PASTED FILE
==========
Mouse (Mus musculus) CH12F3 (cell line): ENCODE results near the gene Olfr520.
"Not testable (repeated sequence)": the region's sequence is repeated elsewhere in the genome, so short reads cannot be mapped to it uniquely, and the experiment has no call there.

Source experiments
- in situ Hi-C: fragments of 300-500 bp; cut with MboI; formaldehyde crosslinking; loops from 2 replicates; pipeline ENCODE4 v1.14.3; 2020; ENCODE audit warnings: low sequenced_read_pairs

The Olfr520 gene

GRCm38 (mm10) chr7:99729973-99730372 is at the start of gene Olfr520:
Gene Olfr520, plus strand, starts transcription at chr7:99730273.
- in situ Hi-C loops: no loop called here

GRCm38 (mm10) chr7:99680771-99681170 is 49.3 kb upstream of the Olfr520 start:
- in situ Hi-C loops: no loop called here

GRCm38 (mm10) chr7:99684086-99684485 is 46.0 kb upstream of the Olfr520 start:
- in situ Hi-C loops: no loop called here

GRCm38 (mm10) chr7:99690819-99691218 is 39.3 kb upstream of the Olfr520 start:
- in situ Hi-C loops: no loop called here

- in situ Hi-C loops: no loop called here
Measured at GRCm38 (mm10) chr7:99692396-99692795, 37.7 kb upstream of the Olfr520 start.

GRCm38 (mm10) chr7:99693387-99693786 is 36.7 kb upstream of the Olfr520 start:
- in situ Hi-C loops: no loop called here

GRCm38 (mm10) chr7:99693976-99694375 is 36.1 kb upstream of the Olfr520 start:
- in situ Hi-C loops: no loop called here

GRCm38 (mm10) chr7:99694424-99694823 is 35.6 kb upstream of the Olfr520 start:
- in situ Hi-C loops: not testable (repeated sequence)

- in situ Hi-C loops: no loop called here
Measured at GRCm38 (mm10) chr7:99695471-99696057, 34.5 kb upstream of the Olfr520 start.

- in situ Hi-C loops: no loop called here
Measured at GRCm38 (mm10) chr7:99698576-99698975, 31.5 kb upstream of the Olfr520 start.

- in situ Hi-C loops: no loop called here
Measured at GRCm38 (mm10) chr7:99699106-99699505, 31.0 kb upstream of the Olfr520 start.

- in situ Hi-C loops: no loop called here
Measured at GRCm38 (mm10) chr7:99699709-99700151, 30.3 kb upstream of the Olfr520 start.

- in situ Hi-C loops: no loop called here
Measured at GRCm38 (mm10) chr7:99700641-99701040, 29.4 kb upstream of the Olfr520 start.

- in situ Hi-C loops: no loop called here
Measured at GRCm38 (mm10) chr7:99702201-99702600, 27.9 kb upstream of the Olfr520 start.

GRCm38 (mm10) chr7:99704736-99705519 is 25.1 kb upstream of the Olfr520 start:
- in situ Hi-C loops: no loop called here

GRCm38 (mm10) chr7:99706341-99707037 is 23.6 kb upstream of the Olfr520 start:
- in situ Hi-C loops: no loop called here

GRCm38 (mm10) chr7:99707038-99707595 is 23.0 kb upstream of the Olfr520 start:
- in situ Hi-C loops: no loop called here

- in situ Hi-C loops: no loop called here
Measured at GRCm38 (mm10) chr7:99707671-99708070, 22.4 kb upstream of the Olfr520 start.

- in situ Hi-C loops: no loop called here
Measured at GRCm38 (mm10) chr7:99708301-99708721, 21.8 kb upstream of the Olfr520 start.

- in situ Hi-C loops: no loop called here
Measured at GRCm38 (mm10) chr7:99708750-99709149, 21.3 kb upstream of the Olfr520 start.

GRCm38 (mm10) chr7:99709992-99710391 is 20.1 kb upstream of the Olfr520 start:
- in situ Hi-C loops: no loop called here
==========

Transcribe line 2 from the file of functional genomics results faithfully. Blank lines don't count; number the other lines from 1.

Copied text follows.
"Not testable (repeated sequence)": the region's sequence is repeated elsewhere in the genome, so short reads cannot be mapped to it uniquely, and the experiment has no call there.